Lobsang Sangay: "My standing for the election will send a message to Beijing that their calculation — at least some of them are calculating that with the passing away of the elder generation, the Tibetan movement will fizzle out and Tibetan government will disappear. That will not happen. The hard work of the elder generation and the contribution they have made will always be remembered and celebrated by younger generation, and we will do our best to continue our struggle as long as it takes, until freedom is restored in Tibet, and dignity and identity of Tibetan people are respected."
The White House has released a more extensive record of President Obama’s birth certificate in response to longstanding right-wing claims he was not born in the United States. Obama said the issue had become a distraction.
President Obama: "I know that there’s going to be a segment of people for which, no matter what we put out, this issue will not be put to rest. But I’m speaking to the vast majority of the American people, as well as to the press. We do not have time for this kind of silliness. We’ve got better stuff to do. I’ve got better stuff to do. We’ve got big problems to solve."
One of the most prominent so-called "birthers," real estate tycoon and prospective Republican presidential hopeful Donald Trump, took credit for pressuring the White House to finally release Obama’s birth certificate.
Donald Trump: "Today I’m very proud of myself because I’ve accomplished something that nobody else has been able to accomplish. He should have done it a long time ago. Why he didn’t do it when the Clintons asked for it, why he didn’t do it when everybody else was asking for it, I don’t know."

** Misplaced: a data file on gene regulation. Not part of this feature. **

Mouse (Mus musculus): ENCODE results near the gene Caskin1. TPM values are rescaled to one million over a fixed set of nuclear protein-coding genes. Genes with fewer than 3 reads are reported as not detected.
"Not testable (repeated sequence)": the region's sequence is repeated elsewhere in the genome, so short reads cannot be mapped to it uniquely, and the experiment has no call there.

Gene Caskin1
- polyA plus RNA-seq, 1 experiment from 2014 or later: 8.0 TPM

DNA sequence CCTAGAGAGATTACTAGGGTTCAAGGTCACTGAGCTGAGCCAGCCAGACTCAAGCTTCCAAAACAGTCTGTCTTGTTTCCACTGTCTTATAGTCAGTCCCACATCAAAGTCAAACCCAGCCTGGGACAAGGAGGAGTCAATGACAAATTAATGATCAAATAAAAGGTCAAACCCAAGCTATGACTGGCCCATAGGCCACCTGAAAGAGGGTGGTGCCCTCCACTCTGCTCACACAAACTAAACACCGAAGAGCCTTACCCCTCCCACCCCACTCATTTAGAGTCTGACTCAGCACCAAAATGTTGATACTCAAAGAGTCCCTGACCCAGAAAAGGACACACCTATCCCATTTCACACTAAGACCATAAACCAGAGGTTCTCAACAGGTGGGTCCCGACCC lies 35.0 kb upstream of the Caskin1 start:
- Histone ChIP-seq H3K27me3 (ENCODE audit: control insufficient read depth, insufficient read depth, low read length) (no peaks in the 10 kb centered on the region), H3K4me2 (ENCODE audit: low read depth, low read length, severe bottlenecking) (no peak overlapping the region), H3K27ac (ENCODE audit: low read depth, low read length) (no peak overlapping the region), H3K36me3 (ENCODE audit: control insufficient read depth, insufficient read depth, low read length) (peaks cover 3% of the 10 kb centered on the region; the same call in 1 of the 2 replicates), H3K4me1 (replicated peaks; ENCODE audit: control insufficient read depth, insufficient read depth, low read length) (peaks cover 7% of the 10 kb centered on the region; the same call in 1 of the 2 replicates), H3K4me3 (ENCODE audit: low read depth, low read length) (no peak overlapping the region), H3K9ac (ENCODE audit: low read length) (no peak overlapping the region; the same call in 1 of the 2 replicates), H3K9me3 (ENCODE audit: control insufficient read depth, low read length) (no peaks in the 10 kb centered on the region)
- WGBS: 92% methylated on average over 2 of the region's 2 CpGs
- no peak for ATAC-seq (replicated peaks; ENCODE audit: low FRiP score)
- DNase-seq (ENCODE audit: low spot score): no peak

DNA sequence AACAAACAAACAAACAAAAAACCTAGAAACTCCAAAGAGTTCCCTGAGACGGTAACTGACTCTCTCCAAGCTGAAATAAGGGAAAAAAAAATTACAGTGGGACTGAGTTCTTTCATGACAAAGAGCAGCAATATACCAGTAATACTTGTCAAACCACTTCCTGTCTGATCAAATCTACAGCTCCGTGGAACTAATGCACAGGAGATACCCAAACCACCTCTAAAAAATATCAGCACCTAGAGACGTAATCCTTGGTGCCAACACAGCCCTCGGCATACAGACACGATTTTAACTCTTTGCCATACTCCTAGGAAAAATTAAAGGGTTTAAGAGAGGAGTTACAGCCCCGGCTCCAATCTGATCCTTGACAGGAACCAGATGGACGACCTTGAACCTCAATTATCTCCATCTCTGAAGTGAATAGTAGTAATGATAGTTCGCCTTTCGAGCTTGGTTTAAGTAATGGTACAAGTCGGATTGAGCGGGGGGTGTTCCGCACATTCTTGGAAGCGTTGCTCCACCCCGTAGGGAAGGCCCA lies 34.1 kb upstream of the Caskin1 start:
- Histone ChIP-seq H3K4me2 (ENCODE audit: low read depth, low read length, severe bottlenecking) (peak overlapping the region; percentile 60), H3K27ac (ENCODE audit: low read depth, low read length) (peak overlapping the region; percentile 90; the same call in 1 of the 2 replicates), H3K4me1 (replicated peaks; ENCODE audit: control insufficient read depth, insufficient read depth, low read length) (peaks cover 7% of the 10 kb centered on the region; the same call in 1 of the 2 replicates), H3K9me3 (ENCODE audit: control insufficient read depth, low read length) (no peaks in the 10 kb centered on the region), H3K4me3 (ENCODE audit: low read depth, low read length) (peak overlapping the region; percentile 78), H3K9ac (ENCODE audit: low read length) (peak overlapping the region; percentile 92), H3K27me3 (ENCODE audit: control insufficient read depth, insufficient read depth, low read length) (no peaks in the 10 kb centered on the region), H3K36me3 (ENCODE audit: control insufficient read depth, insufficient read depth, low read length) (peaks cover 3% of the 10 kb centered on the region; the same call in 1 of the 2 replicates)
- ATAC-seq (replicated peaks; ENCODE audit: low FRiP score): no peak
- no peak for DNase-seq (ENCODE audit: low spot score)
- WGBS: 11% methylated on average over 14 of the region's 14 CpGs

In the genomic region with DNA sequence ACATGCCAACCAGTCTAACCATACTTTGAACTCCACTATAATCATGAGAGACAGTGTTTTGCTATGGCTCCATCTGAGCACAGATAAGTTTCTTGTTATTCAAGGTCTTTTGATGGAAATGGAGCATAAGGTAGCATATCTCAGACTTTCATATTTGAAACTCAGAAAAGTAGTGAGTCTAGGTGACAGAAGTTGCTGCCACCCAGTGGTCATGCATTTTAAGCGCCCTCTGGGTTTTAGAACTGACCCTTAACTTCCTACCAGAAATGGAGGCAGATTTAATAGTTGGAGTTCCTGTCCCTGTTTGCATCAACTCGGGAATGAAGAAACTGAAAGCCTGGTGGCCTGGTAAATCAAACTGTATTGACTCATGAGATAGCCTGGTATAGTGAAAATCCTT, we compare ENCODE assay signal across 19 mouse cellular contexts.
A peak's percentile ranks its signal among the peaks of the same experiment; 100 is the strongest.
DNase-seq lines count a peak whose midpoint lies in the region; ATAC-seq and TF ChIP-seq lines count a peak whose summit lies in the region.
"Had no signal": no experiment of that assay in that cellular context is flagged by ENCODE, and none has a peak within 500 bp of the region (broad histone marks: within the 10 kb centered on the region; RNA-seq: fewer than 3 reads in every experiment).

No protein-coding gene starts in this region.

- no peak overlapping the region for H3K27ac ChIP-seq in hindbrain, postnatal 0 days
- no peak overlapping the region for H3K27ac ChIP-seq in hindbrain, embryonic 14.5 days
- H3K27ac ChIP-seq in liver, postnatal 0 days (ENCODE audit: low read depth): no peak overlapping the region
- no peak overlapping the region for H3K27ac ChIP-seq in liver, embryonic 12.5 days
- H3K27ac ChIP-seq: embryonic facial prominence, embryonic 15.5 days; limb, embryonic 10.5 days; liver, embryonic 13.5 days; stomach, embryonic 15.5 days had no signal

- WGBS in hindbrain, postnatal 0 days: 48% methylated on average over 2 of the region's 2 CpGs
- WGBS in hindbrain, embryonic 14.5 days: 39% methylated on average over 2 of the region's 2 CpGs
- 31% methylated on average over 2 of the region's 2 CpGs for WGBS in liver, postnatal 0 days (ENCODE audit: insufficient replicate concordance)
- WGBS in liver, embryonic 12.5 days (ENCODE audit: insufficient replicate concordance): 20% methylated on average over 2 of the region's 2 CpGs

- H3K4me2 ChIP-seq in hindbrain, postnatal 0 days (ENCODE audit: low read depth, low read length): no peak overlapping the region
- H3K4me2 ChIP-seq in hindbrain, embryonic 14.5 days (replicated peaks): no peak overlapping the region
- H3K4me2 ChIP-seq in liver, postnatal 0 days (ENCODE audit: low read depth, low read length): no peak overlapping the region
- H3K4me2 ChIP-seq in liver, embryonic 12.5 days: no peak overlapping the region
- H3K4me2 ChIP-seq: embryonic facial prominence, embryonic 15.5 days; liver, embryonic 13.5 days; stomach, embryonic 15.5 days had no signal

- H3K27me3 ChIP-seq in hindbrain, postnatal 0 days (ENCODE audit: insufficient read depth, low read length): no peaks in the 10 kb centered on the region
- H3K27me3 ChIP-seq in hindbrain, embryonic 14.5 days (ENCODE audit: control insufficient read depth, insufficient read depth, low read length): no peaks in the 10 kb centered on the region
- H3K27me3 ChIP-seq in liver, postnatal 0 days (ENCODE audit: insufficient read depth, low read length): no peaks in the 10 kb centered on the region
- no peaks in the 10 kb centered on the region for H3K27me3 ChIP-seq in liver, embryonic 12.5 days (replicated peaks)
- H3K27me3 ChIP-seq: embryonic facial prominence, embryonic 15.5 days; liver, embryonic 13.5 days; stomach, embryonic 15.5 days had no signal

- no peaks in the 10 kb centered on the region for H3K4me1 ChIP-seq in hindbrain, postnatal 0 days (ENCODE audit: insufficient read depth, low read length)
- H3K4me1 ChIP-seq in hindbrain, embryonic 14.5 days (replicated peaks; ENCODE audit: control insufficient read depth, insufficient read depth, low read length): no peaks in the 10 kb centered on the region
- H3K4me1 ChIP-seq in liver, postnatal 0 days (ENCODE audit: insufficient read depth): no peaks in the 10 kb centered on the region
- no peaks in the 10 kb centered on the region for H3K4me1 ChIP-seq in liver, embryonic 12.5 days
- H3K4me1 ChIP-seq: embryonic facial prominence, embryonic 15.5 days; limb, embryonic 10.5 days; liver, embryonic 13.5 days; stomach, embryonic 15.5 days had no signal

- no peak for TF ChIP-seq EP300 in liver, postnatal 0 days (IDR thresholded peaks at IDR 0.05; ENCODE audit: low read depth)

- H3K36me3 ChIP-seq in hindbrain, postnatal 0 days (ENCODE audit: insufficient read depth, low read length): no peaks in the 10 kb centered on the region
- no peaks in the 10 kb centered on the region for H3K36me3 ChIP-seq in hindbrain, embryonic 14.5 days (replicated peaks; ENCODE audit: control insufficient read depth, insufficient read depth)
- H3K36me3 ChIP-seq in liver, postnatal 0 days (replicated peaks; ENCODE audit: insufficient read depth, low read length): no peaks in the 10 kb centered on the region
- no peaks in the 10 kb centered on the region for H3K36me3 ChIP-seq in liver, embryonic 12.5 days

Trump is now calling on President Obama to release his college records.
President Obama flew to New York last night to attend three back-to-back fundraisers. The first event was held at the home of former New Jersey governor and Goldman Sachs chair, Jon Corzine. The New York Times described the $35,800-a-plate event as Obama’s first in a "kiss-and-make-up effort" with Wall Street donors. The Obama campaign is hoping to raise $1 billion for the 2012 election.
Lawmakers in Indiana and Florida have approved measures imposing sweeping curbs on abortion. The Indiana measure would ban abortions after 20 weeks into pregnancy and strip all funding to the local chapter of Planned Parenthood. The Florida bill would bar federal health reform grants from paying for abortions and force all women to pay for ultrasounds before they can end their pregnancy.
The U.S. Supreme Court has ruled businesses facing arbitration can force customers or employees to pursue their cases individually rather than joining in a class action. The 5-4 decision reverses a California Supreme Court ruling that allowed customers to form a class with others, even if they had signed arbitration agreements barring class actions. The ruling could jeopardize a pending effort by at least 500,000 female workers to bring a class action sexual discrimination case against the retail giant Wal-Mart.